Care bill for pensioners capped at £75,000 - but thousands will still be forced to sell their homes

  • State protection against unlimited fees to be introduced for the first time
  • But elderly told to buy private health insurance to cover them to new limit
  • Plans for a cap of £35,000 were shelved after it emerged cost to the treasury would top £2bn

By Daniel Miller for Daily Mail

Pensioners will have their long-term care bill capped at £75,000, it was reported today.

Under Coalition plans, the elderly will get state protection against never-ending care home fees for the first time, but they will have to take out private insurance to cover them up to the new limit.

The reforms agreed by David Cameron and Nick Clegg could be announced next week, but will not come into force until 2015 or later.

Pensioners will still have to pay care bills up to £75,000 with campaigners for the elderly fearing that thousands of families will be forced to sell their homes.

In July 2011, David Cameron's care tsar Andrew Dilnot, recommended the introduction of a £35,000 cap in the amount people should pay towards the cost of their care in old age.

But ministers, including the then health Secretary Andrew Lansley, shelved the plan after it emerged the cost to the treasury would top £2bn.

With the cap set at £75,000, the cost to the Government would be around £700million in 2015-16.

Under the revised plan it is understood pensioners will be expected to take out liability insurance to cover the first £75,000 of their care.

It may mean the elderly facing a choice of having to take a lower lump sum when they retire and converting the rest into care protection insurance.

The threshold for means-tested support is expected to be increased to £1000,000.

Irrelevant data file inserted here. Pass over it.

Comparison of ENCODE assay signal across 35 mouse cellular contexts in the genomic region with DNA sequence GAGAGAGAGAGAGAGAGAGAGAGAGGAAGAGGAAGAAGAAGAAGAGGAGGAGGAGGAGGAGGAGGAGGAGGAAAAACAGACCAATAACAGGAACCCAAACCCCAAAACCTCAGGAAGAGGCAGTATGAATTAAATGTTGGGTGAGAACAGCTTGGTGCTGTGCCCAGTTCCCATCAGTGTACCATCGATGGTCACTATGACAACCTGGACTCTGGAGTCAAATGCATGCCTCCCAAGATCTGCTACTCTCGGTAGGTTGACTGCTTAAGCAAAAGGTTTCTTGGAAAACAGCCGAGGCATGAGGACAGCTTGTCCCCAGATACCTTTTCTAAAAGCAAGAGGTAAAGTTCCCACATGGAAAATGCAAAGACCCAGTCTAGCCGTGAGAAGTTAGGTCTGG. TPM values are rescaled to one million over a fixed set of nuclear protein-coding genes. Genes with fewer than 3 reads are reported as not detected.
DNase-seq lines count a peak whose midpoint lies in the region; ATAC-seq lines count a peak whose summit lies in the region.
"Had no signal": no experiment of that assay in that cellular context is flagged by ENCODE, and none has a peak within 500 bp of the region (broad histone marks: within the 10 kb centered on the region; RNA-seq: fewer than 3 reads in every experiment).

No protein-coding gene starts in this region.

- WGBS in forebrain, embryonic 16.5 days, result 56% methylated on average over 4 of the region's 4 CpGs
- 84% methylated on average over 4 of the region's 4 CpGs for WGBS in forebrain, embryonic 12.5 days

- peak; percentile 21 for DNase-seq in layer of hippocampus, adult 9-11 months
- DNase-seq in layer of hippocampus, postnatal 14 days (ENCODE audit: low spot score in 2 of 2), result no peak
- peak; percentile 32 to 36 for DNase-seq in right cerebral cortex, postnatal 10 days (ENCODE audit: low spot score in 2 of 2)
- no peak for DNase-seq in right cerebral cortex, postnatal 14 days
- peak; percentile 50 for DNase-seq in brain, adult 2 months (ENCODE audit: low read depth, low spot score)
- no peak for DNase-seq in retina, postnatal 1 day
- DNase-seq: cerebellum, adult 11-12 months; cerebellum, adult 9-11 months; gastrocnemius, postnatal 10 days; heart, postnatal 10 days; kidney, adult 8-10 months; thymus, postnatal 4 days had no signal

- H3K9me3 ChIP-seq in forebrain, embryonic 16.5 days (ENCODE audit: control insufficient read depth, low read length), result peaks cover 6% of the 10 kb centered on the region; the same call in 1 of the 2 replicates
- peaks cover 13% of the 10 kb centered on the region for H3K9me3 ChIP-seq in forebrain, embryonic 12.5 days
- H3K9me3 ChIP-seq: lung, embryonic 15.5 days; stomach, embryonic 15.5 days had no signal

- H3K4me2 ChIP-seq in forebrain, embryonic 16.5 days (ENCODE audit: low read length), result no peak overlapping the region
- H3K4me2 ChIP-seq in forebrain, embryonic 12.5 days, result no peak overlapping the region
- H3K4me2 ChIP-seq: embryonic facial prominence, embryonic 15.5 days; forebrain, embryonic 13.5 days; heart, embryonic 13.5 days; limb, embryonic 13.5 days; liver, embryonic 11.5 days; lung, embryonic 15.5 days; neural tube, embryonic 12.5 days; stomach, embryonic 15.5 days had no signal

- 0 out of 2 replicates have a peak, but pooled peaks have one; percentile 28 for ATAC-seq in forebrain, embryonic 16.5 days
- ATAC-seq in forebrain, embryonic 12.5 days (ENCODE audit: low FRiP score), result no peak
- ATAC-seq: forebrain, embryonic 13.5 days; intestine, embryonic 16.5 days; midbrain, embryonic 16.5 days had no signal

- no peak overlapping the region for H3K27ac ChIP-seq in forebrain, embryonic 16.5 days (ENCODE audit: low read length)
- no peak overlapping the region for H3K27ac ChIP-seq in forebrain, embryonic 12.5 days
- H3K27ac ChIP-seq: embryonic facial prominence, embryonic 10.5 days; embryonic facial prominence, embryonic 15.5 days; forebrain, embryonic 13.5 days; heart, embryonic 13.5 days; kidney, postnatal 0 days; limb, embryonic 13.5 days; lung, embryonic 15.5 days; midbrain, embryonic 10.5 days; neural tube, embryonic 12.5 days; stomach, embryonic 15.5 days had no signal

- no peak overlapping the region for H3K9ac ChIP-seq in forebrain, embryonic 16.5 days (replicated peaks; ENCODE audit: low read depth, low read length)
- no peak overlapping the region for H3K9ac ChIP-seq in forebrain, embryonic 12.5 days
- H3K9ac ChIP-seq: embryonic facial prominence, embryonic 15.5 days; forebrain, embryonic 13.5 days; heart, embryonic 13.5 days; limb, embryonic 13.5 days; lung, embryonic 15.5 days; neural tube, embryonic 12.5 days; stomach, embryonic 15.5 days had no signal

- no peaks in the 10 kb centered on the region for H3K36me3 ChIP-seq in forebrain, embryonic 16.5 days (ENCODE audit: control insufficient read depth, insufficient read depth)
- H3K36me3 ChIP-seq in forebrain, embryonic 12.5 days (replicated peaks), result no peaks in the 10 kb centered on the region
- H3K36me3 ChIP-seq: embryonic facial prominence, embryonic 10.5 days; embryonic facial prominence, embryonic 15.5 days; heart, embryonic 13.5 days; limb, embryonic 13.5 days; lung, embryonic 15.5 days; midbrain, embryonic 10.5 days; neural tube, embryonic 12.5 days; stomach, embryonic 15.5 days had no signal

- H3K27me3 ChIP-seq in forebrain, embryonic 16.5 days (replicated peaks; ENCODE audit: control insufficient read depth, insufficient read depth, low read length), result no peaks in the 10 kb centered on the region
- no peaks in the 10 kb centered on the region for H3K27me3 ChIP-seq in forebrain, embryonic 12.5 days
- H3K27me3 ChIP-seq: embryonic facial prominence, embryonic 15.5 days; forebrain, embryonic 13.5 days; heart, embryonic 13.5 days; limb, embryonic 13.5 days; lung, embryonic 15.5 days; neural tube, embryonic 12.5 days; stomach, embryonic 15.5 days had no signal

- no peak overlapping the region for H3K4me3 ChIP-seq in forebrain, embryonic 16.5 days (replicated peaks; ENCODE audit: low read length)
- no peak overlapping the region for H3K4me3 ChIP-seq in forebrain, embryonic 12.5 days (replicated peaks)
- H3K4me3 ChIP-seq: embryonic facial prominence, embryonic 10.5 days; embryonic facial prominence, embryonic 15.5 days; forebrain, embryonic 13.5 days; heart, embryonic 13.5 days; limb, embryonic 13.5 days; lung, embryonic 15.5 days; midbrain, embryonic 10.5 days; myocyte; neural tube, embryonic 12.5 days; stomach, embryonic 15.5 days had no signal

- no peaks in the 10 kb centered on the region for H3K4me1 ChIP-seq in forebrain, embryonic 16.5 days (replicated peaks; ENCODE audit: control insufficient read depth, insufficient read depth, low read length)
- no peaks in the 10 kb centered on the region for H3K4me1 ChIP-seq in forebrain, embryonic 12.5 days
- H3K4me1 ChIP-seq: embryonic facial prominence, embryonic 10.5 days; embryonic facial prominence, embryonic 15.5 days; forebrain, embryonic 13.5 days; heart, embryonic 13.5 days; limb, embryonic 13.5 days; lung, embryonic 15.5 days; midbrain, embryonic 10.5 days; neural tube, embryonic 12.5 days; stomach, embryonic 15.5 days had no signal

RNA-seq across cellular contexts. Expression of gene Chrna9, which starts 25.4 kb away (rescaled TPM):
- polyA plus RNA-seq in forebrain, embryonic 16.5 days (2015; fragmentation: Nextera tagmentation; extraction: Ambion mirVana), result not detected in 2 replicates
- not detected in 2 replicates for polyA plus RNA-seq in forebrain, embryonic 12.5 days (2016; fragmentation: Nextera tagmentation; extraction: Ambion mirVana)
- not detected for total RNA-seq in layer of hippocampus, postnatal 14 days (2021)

Campaigners argue that with the cap set at £75,000 many people would be deterred from taking insurance and would will be forced to sell their homes in order to foot the bill.

In 2011 more than 24,500 people were forced to sell up to cover the cost – a rise of 20 per cent in a decade.

Critics of the reforms fear there may be no limit to the 'hotel cost' of a care home's bill for food, heating and accommodation, according to the Daily Telegraph.

The cap only covers the 'costs of help with washing and dressing.

Self-funders typically spend four years in residential care, with 12 per cent staying there for eight years.

It is estimated that some 171,000 of the 419,000 residents of care homes are self-funders.

Currently, anyone with assets over £23,250, including the value of their home, has to pay their for their own care with costs today averaging around £700 a week.

Ros Altman, Director General of over 50s group Saga has said raising this means testing threshold would be crucial if a cap is introduced.

She said: 'A £75,000 cap is too high, most people won't spend as much as £75,000 and will lose all their money.'

Health Secretary Jeremy Hunt said: 'I want this country to be one of the best places in Europe to grow old and that is why in July we announced the most extensive reforms of care and
support in over 60 years.

'As part of the reforms, we committed to taking action to ensure people do not have to sell their homes to pay for care.'